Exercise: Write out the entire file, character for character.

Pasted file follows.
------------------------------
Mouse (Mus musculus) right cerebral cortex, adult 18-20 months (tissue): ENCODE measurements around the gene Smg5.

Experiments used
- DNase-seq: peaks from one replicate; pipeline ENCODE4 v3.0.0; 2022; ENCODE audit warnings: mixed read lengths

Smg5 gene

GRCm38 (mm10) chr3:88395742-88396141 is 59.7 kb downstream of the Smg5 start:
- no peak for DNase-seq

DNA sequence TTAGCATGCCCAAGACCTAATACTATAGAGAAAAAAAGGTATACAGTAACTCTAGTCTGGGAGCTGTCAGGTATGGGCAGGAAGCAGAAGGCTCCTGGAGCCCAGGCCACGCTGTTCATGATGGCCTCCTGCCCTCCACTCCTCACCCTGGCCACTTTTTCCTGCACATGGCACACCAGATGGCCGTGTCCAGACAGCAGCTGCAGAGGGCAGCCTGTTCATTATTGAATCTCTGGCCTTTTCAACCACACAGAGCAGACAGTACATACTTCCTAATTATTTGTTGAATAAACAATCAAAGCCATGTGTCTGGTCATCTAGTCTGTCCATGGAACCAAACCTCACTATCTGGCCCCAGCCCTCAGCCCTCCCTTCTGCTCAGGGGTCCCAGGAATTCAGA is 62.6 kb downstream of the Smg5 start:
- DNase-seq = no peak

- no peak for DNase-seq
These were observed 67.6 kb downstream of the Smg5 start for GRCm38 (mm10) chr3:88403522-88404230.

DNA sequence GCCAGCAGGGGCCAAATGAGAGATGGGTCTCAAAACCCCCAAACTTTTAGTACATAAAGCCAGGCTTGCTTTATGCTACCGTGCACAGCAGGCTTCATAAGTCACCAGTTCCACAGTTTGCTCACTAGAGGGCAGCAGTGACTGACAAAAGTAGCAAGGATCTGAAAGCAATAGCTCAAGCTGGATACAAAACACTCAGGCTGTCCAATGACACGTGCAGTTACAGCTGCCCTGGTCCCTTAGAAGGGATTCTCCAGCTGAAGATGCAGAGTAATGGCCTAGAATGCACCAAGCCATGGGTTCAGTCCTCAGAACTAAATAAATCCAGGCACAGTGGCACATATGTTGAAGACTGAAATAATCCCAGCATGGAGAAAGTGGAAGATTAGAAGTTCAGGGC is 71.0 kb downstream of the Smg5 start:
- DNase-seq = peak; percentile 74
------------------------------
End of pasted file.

Mouse (Mus musculus) right cerebral cortex, adult 18-20 months (tissue): ENCODE measurements around the gene Smg5.

Experiments used
- DNase-seq: peaks from one replicate; pipeline ENCODE4 v3.0.0; 2022; ENCODE audit warnings: mixed read lengths

Smg5 gene

GRCm38 (mm10) chr3:88395742-88396141 is 59.7 kb downstream of the Smg5 start:
- no peak for DNase-seq

DNA sequence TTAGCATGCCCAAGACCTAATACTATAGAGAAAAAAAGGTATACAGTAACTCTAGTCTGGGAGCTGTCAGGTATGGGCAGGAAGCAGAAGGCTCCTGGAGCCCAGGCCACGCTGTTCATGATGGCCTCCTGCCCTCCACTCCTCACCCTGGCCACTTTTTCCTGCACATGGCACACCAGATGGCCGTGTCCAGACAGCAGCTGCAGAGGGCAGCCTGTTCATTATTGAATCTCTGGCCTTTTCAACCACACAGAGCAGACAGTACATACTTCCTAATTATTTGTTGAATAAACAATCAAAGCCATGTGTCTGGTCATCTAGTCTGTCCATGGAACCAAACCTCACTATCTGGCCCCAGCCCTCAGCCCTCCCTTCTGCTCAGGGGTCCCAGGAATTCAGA is 62.6 kb downstream of the Smg5 start:
- DNase-seq = no peak

- no peak for DNase-seq
These were observed 67.6 kb downstream of the Smg5 start for GRCm38 (mm10) chr3:88403522-88404230.

DNA sequence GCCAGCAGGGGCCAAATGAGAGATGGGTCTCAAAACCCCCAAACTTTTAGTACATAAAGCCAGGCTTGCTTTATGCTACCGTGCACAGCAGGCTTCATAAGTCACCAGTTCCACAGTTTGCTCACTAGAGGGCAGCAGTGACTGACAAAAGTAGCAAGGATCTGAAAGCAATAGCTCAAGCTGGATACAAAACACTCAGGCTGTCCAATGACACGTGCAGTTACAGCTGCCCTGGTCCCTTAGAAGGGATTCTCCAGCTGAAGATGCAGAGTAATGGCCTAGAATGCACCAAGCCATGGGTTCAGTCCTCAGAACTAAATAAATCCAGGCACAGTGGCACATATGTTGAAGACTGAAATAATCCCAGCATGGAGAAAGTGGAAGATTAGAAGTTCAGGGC is 71.0 kb downstream of the Smg5 start:
- DNase-seq = peak; percentile 74